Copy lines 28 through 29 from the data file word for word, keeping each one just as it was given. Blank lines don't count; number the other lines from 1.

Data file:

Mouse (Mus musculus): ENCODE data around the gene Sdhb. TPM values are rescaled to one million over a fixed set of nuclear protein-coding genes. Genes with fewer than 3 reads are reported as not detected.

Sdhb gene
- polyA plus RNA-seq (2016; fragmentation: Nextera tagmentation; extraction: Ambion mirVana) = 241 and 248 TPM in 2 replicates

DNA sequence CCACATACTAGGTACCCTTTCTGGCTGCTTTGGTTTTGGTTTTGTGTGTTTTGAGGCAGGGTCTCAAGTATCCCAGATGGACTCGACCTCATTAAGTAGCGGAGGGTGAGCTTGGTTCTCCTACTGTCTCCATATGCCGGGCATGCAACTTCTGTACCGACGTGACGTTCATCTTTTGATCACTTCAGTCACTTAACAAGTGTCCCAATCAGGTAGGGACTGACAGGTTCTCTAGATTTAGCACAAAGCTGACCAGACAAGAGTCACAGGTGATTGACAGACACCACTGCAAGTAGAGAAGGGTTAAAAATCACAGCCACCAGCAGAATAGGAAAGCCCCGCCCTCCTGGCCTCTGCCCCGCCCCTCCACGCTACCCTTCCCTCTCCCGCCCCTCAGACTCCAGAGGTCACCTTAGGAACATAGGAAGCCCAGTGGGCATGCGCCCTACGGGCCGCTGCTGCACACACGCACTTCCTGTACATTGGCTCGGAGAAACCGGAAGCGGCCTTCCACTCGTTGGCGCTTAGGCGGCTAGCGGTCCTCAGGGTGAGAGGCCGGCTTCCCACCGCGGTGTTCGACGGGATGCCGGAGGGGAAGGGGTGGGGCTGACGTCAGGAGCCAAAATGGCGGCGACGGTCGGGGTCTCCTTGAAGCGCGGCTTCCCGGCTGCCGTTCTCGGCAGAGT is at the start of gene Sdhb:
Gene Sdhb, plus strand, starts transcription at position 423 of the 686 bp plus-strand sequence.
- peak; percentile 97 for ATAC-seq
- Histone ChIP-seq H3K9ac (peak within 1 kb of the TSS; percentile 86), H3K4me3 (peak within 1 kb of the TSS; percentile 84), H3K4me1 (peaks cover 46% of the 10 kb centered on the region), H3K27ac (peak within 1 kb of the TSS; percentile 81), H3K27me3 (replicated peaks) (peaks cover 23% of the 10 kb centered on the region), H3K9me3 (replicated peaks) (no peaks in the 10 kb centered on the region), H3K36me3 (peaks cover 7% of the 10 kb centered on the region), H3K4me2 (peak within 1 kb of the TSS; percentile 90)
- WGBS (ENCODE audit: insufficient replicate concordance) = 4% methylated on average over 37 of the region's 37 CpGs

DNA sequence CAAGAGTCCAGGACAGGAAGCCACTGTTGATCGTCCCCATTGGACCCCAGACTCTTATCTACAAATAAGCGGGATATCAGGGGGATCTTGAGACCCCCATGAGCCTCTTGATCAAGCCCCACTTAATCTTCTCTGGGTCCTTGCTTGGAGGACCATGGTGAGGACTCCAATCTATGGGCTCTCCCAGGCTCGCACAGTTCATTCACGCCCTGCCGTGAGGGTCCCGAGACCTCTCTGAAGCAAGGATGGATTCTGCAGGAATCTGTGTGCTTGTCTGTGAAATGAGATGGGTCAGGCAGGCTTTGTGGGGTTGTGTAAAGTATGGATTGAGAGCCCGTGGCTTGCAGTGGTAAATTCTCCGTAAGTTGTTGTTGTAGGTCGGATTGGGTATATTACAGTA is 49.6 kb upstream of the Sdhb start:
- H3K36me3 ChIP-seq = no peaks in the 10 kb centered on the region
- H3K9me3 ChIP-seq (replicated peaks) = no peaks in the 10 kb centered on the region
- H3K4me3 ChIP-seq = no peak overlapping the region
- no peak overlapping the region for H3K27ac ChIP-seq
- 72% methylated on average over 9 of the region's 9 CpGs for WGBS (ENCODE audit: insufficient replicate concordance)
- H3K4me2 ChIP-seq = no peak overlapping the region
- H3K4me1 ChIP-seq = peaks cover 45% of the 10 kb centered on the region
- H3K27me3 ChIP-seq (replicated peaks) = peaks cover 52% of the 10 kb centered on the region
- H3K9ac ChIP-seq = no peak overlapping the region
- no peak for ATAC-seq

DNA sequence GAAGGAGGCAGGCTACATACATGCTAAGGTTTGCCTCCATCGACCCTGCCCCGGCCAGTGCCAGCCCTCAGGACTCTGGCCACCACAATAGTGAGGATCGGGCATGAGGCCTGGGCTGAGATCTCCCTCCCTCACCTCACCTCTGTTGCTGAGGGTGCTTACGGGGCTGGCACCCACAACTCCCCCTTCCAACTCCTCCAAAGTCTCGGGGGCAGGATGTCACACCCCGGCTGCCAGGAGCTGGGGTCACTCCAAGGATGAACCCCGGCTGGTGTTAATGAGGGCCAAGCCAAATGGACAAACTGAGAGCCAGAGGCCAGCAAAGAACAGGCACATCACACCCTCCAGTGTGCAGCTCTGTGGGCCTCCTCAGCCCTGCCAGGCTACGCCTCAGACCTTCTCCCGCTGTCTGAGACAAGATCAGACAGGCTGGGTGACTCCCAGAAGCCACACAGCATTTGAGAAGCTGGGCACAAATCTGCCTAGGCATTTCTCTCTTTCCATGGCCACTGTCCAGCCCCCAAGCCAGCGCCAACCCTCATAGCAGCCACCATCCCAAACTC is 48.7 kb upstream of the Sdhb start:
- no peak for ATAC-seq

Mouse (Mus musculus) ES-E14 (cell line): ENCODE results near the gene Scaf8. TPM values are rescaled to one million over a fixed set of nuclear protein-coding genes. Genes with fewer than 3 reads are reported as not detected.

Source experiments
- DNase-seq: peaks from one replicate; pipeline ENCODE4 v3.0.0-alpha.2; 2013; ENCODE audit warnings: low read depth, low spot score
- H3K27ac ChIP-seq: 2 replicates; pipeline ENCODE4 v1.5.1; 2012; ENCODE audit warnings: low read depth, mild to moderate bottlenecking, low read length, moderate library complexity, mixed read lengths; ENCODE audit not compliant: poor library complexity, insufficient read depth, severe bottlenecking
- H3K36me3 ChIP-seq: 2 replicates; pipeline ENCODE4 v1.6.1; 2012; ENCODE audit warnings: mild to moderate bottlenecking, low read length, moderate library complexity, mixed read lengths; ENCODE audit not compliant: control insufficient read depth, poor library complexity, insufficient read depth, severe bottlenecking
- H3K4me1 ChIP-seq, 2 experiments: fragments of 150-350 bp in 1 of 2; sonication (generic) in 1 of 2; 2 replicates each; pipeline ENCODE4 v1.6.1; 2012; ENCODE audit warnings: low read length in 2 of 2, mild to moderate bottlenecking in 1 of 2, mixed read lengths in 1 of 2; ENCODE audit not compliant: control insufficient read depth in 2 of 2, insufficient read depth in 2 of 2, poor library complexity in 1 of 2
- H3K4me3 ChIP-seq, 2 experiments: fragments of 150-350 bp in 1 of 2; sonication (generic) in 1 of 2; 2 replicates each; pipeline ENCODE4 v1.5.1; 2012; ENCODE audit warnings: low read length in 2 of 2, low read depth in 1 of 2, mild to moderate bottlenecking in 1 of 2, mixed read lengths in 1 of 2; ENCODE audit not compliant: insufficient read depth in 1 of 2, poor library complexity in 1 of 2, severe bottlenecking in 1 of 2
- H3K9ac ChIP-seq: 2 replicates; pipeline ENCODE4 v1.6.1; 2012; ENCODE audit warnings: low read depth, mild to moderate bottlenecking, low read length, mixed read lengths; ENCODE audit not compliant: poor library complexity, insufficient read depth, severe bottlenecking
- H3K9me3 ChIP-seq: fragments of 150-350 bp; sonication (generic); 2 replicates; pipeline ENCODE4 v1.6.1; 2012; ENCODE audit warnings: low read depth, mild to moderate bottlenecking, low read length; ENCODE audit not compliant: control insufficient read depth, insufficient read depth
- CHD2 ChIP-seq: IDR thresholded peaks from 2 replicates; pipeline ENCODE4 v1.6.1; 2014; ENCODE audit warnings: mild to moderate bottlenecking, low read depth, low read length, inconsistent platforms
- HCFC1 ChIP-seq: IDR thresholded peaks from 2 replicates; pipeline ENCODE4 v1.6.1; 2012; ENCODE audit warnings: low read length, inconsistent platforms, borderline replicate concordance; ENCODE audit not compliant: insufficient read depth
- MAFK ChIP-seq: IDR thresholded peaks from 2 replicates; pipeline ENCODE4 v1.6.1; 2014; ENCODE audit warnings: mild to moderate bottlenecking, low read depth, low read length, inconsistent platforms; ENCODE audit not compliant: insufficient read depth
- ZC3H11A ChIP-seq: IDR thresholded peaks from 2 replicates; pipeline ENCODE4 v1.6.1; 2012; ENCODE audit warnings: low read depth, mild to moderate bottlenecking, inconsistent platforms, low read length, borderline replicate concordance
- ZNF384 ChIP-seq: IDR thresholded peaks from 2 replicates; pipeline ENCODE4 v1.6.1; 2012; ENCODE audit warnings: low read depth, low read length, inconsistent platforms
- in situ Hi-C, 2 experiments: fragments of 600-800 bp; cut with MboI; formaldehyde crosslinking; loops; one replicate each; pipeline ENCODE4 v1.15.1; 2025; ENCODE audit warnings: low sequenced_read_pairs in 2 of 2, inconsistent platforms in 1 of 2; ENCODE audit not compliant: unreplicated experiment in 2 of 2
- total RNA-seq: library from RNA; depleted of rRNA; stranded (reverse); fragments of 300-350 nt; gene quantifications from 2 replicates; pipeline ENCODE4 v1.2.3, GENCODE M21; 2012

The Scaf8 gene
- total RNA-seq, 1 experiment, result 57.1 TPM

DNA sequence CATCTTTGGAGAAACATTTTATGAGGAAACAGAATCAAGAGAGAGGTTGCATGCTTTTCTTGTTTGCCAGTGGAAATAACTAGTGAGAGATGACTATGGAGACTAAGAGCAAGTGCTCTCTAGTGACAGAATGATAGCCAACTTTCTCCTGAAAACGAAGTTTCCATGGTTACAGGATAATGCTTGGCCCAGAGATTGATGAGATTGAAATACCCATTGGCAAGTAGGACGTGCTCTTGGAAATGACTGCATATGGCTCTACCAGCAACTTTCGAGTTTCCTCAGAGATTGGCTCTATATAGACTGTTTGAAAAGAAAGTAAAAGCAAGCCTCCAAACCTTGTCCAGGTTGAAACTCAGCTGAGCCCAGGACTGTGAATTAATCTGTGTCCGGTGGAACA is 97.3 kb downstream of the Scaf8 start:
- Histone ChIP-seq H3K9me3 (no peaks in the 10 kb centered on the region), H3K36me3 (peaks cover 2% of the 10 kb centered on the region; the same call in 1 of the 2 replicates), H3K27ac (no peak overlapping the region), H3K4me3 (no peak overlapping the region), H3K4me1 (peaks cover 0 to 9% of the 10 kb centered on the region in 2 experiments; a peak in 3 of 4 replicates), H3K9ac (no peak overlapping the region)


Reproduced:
- H3K4me3 ChIP-seq, 2 experiments: fragments of 150-350 bp in 1 of 2; sonication (generic) in 1 of 2; 2 replicates each; pipeline ENCODE4 v1.5.1; 2012; ENCODE audit warnings: low read length in 2 of 2, low read depth in 1 of 2, mild to moderate bottlenecking in 1 of 2, mixed read lengths in 1 of 2; ENCODE audit not compliant: insufficient read depth in 1 of 2, poor library complexity in 1 of 2, severe bottlenecking in 1 of 2
- H3K9ac ChIP-seq: 2 replicates; pipeline ENCODE4 v1.6.1; 2012; ENCODE audit warnings: low read depth, mild to moderate bottlenecking, low read length, mixed read lengths; ENCODE audit not compliant: poor library complexity, insufficient read depth, severe bottlenecking